How to Write a Novel in Just 3 Days: It's Easier Than You Think
by Laura Roberts
My name is Laura Roberts, and I wrote an entire novel in just three days. No, I'm not crazy. Yes, it was for a contest (the 3-Day Novel Contest, held annually by a bunch of crazy Canucks over Labor Day weekend). And yes, you can do it too.
Writing a novel in three days is a pastime for people who think NaNoWriMo is for slackers. It's not for the faint of heart, or for the newbie novelist. If you don't know what the hell you're doing, it'll just be a painful exercise in futility. But for those of you who love to write, who've done NaNoWriMo and felt pretty good about your efforts, and who need something a little more amped, the three-day novel is just the ticket.
Okay, so let's say you've picked up the gauntlet I've just thrown down. How does a mild-mannered writer go from scratching about for words to a full-fledged, hardcore novelist in just three days? Genre fiction, my friend. Love it or hate it, you'll need to embrace a few particular forms in order to get this cake baked.
Let's talk action/adventure. Let's talk quests. Let's talk heros and heroines overcoming impossible odds, obstacles and villains with absurdly over-the-top weapons or criminal minds. This is no time for realism or painting with words; this is a time for a flat-out freak show of ideas thrown together and hoping that with enough gum and varnish and spit it'll all hold together.
The supposed inventor of the three-day novel writing “formula,” as it were, is a cat by the name of Michael Moorcock. If you're into science fiction, you've undoubtedly heard of him. If you're not, look him up. You'll find he's ridiculously prolific, and he has genre writing down colder than an ice floe in Antarctica.
He also lives in Bastrop, last I heard, so if you want to beat a trail to his door and beg him for more tips, get on Google and get digging.
In any case, to create a novel in three days you should always ask yourself “What would Michael Moorcock do?” The answer is invariably: heap more trouble upon your main character, and see how she deals with it.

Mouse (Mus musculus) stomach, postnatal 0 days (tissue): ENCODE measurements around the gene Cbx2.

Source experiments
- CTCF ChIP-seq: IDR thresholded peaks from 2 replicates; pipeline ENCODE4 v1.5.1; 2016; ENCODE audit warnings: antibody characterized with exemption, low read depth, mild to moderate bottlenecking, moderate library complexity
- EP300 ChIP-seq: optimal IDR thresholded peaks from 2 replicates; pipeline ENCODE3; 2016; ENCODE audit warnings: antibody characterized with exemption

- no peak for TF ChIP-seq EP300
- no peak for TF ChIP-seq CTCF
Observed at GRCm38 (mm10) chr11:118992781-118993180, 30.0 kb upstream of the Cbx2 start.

To break it down further, have an event (that is, an actual action) happening every four pages to keep the story moving forward. Think about the time frame of your story. If you've only got three days to save the world, how will you do it? What about three hours? Keep on ticking the clock forward until D-Day is here and you've got your plot.
Always include a sidekick. This guy or gal will be the yin to your hero's yang, the cut-up when the mood is tense, or the one to scream when things get scary. He can ask the obvious questions any smart reader will be asking, and the hero can heroically answer with properly heroic answers. The sidekick is your foil, and this person will help you whenever you're stuck by prodding the hero for details, whining about how hard it is trying to save the world, or making an idiot of him or herself.
Additionally, feel free to use stock characters! You don't have to re-invent the wheel here; you're just trying to get 'er done. Grab a pirate, a ninja, a harlequin or a hag—whatever floats your boat. Give them something to say or do that throws everybody off and makes them take notice. Keep the action moving. Moorcock recommends using Commedia Dell'Arte character types, which include lovers, rogues, dwarves, thieves and freaks of all kinds. Look them up, pick a few you like and use them as necessary.
Compose your work in four acts. Each act ups the ante, introducing more and more insurmountable odds and obstacles, until the final act where your hero comes through in a pinch to save the day. Clear up the mystery, settle the score, give the reader a final twist to surprise them, and end on a punchline that can parlay into your sequel.
There's always a sequel.
How do you write a novel in just three days? Easy. Now all you've got to do is fire up the typing machine and get to it.
Laura Roberts is the author of Rebels of the 512, a novel written in just three days using this very method. You can find her book online at Amazon and Smashwords, or read more of her work at Buttontapper.com.